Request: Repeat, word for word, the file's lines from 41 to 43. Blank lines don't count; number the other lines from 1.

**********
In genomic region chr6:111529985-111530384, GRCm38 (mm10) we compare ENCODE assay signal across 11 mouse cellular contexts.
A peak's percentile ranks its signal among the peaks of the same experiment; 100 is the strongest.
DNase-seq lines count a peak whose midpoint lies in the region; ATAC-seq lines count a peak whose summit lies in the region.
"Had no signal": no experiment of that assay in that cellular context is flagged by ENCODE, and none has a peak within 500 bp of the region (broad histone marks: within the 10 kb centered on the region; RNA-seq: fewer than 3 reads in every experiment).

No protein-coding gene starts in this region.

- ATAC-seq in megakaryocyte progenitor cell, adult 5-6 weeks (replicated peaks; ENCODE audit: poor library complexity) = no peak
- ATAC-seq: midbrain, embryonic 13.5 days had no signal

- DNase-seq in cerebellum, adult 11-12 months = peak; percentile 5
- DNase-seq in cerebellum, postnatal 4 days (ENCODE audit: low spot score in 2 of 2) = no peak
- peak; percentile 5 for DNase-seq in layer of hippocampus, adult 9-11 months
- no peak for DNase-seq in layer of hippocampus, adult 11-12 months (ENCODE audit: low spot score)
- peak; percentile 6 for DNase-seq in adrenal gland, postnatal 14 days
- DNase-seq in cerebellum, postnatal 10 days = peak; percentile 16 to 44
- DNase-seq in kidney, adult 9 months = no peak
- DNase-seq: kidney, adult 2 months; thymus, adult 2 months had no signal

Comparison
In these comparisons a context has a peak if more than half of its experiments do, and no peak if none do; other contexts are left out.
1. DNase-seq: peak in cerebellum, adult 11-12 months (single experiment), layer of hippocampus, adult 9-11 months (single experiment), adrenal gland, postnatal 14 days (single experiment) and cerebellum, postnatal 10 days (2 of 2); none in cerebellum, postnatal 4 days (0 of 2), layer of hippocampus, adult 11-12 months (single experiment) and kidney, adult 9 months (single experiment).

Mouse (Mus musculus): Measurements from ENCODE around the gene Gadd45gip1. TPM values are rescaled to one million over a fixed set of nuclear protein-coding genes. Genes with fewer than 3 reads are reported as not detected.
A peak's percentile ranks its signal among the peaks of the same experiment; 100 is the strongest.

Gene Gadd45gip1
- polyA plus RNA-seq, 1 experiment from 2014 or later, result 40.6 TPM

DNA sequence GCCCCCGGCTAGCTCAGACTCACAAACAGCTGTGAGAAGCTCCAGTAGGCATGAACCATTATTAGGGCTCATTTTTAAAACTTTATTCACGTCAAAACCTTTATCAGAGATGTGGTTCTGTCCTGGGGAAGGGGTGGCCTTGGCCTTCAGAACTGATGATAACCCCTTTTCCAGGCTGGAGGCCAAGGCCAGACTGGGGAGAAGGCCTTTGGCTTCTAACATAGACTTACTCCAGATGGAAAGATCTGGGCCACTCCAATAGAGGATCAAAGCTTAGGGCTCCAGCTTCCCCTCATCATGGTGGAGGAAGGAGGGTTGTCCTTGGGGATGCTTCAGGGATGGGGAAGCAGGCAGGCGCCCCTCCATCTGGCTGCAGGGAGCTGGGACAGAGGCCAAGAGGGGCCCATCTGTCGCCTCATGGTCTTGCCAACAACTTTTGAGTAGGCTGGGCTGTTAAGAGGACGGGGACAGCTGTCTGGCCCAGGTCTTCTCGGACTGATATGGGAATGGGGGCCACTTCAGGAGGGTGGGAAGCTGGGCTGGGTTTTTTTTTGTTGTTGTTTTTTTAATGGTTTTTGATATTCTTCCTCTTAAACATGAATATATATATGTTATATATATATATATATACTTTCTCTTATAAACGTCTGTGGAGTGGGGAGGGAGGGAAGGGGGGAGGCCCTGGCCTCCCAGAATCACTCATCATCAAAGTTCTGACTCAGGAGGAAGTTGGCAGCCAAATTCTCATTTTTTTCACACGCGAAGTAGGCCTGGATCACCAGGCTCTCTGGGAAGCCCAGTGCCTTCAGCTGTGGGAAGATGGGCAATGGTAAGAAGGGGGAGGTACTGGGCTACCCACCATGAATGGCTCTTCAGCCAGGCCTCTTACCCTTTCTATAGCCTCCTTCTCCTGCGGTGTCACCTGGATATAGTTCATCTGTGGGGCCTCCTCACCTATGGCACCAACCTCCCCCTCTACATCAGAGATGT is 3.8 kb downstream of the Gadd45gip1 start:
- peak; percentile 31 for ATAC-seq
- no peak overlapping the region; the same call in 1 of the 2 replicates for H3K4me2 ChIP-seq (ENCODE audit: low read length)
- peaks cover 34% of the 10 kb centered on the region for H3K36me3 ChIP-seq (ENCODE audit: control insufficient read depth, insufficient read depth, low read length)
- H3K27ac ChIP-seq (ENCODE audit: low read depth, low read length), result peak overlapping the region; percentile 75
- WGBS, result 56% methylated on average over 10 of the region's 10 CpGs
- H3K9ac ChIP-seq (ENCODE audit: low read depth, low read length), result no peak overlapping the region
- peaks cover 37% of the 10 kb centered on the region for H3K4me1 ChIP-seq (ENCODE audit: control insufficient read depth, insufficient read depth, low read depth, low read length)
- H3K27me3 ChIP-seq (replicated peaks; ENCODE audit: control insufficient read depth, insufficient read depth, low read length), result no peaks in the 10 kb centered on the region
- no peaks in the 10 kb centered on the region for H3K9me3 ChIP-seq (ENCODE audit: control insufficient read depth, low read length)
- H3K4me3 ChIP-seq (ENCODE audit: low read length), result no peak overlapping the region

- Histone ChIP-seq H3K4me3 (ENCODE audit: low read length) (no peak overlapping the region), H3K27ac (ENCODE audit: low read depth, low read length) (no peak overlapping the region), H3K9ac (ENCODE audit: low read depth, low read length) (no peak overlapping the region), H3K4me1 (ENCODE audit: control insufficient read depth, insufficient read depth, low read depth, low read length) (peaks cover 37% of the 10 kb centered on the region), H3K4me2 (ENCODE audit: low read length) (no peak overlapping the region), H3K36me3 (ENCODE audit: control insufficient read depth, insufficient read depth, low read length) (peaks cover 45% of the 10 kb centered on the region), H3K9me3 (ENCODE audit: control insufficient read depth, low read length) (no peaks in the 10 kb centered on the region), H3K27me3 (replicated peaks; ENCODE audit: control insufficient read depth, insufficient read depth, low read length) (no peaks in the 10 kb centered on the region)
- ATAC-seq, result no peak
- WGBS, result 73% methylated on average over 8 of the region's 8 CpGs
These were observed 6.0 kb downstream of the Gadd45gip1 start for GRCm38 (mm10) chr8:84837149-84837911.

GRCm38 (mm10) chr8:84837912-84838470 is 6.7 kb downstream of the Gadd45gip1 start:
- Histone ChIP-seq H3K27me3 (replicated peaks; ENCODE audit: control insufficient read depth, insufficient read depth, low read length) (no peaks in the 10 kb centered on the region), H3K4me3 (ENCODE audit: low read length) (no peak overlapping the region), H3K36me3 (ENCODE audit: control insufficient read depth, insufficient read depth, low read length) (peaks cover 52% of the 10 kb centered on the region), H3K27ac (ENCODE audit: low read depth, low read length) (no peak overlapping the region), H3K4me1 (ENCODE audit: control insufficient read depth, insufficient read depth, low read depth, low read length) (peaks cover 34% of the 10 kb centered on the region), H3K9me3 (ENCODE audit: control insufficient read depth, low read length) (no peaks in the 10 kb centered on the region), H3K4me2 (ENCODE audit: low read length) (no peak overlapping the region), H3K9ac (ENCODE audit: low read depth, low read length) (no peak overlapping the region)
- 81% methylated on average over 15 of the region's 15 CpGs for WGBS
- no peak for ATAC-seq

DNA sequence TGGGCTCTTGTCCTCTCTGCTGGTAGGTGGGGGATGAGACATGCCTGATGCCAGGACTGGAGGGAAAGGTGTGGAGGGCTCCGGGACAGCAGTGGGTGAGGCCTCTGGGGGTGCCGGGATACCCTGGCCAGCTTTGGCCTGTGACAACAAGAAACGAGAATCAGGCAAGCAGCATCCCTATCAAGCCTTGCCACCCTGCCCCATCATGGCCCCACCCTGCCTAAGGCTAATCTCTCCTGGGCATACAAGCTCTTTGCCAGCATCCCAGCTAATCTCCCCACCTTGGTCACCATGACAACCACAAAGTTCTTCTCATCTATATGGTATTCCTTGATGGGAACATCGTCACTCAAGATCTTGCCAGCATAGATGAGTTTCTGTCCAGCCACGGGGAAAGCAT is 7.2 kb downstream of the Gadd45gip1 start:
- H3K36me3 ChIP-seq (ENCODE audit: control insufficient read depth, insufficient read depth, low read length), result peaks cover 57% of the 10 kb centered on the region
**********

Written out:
- no peak for ATAC-seq

DNA sequence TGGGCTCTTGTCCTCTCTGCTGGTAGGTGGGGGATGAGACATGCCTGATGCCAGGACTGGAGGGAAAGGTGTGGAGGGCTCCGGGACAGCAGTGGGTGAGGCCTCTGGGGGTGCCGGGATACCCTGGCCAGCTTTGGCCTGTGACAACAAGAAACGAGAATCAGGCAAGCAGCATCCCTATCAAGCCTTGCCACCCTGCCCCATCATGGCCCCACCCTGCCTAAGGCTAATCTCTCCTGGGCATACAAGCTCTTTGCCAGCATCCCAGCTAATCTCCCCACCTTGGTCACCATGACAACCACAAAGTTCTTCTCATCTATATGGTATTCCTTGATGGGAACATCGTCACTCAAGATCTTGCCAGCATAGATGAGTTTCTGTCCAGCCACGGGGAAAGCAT is 7.2 kb downstream of the Gadd45gip1 start:
- H3K36me3 ChIP-seq (ENCODE audit: control insufficient read depth, insufficient read depth, low read length), result peaks cover 57% of the 10 kb centered on the region